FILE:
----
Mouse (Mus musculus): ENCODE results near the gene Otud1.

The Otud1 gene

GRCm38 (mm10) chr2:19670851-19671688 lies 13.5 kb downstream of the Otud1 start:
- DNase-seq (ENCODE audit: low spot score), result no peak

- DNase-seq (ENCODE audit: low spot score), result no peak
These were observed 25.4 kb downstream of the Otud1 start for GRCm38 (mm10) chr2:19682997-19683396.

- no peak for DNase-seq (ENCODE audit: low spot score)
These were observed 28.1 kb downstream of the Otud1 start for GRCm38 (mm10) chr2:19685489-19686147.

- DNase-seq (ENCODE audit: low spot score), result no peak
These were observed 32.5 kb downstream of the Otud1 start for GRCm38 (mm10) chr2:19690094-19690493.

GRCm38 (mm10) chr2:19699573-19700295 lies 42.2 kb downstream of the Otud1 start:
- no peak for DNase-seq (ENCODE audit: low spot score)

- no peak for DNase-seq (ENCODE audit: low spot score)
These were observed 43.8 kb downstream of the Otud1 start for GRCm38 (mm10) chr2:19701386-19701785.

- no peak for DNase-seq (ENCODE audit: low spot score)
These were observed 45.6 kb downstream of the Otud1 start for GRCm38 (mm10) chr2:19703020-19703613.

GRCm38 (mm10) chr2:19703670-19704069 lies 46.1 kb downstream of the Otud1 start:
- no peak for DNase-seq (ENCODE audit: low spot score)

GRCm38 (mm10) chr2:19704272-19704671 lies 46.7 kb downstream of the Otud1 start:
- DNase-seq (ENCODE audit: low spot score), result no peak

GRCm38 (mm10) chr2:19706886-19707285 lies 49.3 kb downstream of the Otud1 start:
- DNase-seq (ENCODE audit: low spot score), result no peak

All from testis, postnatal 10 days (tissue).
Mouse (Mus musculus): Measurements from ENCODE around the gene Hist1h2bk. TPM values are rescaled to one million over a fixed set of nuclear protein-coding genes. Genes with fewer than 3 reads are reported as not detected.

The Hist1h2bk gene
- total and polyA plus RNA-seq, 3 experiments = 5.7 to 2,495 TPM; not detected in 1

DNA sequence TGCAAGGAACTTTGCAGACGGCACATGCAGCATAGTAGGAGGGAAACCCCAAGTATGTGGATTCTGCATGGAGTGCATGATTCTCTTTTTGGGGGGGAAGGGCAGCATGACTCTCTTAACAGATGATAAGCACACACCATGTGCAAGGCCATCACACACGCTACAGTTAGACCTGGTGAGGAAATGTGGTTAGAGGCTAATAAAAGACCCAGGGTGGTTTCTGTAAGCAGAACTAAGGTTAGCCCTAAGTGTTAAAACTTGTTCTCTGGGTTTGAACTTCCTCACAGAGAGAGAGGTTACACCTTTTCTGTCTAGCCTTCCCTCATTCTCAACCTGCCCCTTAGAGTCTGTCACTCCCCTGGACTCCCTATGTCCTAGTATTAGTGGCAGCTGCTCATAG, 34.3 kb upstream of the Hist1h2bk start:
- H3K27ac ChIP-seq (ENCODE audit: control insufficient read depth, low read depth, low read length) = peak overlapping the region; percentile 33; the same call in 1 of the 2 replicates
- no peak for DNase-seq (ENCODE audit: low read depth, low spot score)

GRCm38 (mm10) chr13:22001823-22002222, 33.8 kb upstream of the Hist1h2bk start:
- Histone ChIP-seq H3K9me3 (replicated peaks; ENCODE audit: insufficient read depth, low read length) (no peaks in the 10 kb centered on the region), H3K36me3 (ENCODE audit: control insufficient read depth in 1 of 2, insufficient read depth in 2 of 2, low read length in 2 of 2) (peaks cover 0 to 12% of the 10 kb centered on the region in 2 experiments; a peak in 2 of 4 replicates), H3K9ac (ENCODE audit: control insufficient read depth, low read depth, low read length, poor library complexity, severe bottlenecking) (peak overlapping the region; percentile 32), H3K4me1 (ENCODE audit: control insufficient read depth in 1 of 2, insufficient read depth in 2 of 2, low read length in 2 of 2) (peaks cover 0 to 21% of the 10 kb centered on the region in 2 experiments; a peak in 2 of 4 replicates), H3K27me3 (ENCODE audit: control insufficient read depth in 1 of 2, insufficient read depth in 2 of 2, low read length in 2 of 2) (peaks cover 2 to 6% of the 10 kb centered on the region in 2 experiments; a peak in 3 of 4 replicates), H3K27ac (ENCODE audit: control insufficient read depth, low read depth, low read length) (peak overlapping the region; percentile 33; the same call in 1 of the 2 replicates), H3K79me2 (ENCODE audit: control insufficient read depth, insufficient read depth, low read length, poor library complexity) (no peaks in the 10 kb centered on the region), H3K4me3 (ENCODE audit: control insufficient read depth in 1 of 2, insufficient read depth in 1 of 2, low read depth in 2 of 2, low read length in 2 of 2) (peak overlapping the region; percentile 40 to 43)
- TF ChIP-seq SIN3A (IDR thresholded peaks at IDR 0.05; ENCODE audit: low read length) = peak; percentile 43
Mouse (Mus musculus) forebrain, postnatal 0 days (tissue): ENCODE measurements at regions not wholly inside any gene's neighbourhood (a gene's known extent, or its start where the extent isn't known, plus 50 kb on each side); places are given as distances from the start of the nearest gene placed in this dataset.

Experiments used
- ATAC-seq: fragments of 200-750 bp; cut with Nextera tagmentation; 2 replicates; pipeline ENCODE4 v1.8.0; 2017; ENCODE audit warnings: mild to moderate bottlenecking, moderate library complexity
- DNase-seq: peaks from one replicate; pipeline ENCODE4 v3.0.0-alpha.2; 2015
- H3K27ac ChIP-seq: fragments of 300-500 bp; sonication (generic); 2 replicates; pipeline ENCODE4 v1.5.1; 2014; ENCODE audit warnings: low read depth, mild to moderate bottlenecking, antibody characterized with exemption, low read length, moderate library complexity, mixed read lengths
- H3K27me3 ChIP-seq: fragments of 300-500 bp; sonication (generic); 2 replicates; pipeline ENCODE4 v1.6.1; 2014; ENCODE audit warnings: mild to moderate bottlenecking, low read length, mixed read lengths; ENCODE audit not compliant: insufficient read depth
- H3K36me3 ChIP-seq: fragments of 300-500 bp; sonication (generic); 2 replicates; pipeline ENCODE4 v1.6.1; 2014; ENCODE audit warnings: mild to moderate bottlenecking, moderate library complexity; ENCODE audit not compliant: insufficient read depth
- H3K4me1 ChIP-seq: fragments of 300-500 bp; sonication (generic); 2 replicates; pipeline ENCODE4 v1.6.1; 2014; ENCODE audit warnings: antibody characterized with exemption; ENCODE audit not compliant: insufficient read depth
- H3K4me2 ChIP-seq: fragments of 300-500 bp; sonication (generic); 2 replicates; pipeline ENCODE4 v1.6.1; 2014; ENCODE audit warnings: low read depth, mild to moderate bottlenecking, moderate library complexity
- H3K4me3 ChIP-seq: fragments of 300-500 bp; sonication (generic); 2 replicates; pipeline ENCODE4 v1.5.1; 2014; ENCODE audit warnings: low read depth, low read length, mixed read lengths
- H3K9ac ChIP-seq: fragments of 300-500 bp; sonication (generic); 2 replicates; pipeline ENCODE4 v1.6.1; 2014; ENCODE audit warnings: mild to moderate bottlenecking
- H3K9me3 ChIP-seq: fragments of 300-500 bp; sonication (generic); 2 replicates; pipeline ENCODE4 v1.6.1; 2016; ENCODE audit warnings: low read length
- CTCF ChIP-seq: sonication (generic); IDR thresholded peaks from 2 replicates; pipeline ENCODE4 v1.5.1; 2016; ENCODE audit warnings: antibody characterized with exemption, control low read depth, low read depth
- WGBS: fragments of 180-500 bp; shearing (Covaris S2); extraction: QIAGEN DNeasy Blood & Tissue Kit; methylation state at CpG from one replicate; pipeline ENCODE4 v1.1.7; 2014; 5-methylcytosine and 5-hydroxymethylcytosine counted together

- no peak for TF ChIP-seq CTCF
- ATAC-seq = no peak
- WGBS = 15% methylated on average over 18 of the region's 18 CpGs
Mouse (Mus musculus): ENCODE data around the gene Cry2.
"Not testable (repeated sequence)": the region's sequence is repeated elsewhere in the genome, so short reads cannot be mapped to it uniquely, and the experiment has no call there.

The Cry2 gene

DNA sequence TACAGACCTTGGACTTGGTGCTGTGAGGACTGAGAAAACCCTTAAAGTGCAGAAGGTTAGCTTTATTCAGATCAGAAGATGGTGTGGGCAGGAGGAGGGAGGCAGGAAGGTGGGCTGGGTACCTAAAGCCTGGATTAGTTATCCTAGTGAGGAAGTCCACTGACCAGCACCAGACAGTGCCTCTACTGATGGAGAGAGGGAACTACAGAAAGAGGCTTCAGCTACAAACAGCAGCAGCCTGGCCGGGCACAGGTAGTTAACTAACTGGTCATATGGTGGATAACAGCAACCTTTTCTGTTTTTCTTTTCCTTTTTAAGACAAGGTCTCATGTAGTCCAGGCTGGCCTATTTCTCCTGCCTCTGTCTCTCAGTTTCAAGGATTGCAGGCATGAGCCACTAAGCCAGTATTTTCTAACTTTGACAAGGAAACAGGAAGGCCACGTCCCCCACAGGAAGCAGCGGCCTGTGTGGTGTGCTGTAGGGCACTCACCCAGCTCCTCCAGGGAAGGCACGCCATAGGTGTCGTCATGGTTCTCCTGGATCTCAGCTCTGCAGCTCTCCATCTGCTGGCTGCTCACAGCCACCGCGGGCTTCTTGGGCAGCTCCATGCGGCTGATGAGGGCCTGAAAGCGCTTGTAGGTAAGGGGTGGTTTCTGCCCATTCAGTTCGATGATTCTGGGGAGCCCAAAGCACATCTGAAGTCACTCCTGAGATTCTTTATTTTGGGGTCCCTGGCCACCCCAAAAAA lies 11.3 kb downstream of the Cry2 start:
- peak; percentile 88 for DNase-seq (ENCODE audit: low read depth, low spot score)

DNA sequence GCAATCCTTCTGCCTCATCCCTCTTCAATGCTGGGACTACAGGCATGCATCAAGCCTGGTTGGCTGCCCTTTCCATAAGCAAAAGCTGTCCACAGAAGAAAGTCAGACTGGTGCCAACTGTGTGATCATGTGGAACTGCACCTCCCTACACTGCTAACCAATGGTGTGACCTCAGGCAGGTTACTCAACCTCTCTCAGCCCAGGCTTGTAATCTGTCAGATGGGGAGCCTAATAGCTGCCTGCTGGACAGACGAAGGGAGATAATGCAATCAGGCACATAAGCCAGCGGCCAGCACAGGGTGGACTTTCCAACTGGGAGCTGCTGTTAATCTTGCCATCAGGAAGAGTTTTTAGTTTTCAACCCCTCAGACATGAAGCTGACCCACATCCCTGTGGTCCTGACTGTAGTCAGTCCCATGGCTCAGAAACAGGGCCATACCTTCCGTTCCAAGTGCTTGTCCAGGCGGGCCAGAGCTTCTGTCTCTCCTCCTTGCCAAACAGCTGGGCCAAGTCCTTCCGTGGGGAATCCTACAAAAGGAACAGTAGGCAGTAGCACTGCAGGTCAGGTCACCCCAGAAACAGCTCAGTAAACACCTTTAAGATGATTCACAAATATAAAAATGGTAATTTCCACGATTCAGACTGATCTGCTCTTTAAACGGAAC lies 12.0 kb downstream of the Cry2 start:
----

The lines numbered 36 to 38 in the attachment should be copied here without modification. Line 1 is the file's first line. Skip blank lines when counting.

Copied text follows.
- DNase-seq: peaks from one replicate; pipeline ENCODE4 v3.0.0-alpha.2; 2015
- H3K27ac ChIP-seq: fragments of 300-500 bp; sonication (generic); 2 replicates; pipeline ENCODE4 v1.5.1; 2014; ENCODE audit warnings: low read depth, mild to moderate bottlenecking, antibody characterized with exemption, low read length, moderate library complexity, mixed read lengths
- H3K27me3 ChIP-seq: fragments of 300-500 bp; sonication (generic); 2 replicates; pipeline ENCODE4 v1.6.1; 2014; ENCODE audit warnings: mild to moderate bottlenecking, low read length, mixed read lengths; ENCODE audit not compliant: insufficient read depth